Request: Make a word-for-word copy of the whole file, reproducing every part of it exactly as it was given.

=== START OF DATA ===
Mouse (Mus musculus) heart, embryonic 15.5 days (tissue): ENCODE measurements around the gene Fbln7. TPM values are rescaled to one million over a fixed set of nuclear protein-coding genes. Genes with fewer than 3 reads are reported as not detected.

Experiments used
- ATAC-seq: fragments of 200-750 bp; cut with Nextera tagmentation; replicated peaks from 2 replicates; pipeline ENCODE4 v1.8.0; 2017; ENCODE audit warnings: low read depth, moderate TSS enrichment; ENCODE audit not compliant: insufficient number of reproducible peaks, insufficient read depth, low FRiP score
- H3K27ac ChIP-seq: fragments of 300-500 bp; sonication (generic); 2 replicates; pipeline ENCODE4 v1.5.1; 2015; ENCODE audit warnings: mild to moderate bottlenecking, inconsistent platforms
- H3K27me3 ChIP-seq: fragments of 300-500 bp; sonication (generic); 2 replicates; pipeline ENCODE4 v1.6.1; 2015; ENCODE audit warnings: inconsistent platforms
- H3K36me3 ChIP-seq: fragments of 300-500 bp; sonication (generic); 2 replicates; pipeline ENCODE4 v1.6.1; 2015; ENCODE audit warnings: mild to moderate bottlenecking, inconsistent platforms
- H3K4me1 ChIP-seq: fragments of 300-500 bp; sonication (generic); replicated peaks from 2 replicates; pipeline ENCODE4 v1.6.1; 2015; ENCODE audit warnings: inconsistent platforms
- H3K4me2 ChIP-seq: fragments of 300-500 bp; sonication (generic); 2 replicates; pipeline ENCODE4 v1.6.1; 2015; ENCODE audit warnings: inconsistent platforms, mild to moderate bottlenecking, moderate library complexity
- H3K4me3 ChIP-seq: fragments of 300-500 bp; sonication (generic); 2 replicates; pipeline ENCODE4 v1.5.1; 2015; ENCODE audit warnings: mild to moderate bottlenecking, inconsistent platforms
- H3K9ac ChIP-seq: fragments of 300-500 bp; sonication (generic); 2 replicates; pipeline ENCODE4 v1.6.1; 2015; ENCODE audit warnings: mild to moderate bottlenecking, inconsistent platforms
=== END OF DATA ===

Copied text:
Mouse (Mus musculus) heart, embryonic 15.5 days (tissue): ENCODE measurements around the gene Fbln7. TPM values are rescaled to one million over a fixed set of nuclear protein-coding genes. Genes with fewer than 3 reads are reported as not detected.

Experiments used
- ATAC-seq: fragments of 200-750 bp; cut with Nextera tagmentation; replicated peaks from 2 replicates; pipeline ENCODE4 v1.8.0; 2017; ENCODE audit warnings: low read depth, moderate TSS enrichment; ENCODE audit not compliant: insufficient number of reproducible peaks, insufficient read depth, low FRiP score
- H3K27ac ChIP-seq: fragments of 300-500 bp; sonication (generic); 2 replicates; pipeline ENCODE4 v1.5.1; 2015; ENCODE audit warnings: mild to moderate bottlenecking, inconsistent platforms
- H3K27me3 ChIP-seq: fragments of 300-500 bp; sonication (generic); 2 replicates; pipeline ENCODE4 v1.6.1; 2015; ENCODE audit warnings: inconsistent platforms
- H3K36me3 ChIP-seq: fragments of 300-500 bp; sonication (generic); 2 replicates; pipeline ENCODE4 v1.6.1; 2015; ENCODE audit warnings: mild to moderate bottlenecking, inconsistent platforms
- H3K4me1 ChIP-seq: fragments of 300-500 bp; sonication (generic); replicated peaks from 2 replicates; pipeline ENCODE4 v1.6.1; 2015; ENCODE audit warnings: inconsistent platforms
- H3K4me2 ChIP-seq: fragments of 300-500 bp; sonication (generic); 2 replicates; pipeline ENCODE4 v1.6.1; 2015; ENCODE audit warnings: inconsistent platforms, mild to moderate bottlenecking, moderate library complexity
- H3K4me3 ChIP-seq: fragments of 300-500 bp; sonication (generic); 2 replicates; pipeline ENCODE4 v1.5.1; 2015; ENCODE audit warnings: mild to moderate bottlenecking, inconsistent platforms
- H3K9ac ChIP-seq: fragments of 300-500 bp; sonication (generic); 2 replicates; pipeline ENCODE4 v1.6.1; 2015; ENCODE audit warnings: mild to moderate bottlenecking, inconsistent platforms